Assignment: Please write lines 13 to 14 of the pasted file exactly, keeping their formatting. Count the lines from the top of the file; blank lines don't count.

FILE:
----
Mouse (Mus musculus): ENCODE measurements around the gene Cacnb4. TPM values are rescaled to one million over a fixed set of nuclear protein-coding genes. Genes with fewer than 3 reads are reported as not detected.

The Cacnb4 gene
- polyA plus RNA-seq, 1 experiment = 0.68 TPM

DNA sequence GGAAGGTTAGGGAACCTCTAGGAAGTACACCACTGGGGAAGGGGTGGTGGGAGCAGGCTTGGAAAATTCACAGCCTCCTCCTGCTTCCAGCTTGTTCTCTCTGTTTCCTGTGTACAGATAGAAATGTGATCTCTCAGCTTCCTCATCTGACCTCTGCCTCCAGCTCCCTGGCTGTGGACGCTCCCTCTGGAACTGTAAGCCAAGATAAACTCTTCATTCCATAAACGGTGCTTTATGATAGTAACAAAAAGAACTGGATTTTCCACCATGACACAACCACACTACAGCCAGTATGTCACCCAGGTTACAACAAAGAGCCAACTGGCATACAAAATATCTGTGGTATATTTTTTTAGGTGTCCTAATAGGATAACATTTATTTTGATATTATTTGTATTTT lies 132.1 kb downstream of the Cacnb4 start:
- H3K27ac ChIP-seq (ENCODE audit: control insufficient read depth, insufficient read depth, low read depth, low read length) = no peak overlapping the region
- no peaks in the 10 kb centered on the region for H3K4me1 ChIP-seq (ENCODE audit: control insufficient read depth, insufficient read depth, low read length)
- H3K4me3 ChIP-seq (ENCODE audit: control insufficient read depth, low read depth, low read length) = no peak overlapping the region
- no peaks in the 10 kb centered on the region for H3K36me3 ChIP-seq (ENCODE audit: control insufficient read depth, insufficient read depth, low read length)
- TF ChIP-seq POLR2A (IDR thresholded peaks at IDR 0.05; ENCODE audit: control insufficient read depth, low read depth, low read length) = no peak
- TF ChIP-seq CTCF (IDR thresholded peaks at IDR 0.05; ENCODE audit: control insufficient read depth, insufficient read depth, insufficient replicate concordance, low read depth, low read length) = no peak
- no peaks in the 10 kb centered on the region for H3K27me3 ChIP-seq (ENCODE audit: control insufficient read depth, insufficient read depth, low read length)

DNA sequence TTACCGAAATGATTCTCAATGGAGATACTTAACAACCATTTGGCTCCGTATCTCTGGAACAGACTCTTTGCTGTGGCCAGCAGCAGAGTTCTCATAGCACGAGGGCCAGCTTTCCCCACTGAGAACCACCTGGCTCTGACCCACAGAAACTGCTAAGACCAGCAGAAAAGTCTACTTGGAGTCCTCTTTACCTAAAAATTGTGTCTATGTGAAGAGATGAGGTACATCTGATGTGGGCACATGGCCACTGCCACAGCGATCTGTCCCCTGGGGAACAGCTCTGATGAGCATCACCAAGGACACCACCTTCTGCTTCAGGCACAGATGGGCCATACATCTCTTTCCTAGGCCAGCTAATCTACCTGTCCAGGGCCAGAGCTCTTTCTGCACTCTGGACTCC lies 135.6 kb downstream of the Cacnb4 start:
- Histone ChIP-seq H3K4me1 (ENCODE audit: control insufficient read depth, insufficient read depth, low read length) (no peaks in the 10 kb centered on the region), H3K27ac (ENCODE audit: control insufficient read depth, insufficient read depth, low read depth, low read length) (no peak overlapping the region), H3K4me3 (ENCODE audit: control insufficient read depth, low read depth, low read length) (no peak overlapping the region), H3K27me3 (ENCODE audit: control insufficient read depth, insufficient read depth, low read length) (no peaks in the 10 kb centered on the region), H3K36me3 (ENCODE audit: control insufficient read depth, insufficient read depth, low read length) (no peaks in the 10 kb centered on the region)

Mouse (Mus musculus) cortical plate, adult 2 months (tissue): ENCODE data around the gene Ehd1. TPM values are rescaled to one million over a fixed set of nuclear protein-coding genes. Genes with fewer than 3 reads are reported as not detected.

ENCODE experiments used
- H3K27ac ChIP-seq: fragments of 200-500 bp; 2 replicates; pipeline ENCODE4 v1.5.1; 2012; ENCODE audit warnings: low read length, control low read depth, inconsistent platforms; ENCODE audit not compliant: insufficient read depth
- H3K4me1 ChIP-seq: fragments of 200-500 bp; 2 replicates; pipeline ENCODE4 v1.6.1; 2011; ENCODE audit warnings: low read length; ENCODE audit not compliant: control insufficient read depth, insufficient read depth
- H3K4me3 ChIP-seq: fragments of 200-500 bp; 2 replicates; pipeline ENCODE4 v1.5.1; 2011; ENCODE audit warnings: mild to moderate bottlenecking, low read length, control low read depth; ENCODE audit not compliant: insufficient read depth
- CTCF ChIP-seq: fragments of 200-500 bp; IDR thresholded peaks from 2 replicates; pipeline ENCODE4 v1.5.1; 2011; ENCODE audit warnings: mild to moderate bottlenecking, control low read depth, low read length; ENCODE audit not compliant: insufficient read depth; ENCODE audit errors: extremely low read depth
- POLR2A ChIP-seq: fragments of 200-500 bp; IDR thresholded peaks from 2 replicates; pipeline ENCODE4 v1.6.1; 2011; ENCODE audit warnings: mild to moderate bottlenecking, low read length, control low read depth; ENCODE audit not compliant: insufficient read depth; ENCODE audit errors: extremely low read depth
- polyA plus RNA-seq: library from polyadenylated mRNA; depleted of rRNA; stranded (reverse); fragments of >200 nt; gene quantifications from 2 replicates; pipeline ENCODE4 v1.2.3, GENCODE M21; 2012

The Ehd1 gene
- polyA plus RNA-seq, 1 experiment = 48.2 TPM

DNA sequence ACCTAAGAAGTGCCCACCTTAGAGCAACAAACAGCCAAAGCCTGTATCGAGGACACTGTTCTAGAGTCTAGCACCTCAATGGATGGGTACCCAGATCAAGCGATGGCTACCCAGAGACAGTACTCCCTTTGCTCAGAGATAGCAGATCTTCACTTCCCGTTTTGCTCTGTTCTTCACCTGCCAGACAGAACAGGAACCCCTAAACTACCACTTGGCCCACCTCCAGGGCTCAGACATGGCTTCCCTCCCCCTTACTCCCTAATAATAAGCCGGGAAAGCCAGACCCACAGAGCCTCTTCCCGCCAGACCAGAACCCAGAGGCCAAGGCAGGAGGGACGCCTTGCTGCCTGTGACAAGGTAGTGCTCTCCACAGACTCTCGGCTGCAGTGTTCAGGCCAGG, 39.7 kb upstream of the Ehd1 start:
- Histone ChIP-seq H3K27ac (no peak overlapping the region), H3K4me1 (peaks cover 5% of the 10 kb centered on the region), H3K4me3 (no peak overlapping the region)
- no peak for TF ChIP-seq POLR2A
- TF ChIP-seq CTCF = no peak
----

- Histone ChIP-seq H3K4me1 (ENCODE audit: control insufficient read depth, insufficient read depth, low read length) (no peaks in the 10 kb centered on the region), H3K27ac (ENCODE audit: control insufficient read depth, insufficient read depth, low read depth, low read length) (no peak overlapping the region), H3K4me3 (ENCODE audit: control insufficient read depth, low read depth, low read length) (no peak overlapping the region), H3K27me3 (ENCODE audit: control insufficient read depth, insufficient read depth, low read length) (no peaks in the 10 kb centered on the region), H3K36me3 (ENCODE audit: control insufficient read depth, insufficient read depth, low read length) (no peaks in the 10 kb centered on the region)

Mouse (Mus musculus) cortical plate, adult 2 months (tissue): ENCODE data around the gene Ehd1. TPM values are rescaled to one million over a fixed set of nuclear protein-coding genes. Genes with fewer than 3 reads are reported as not detected.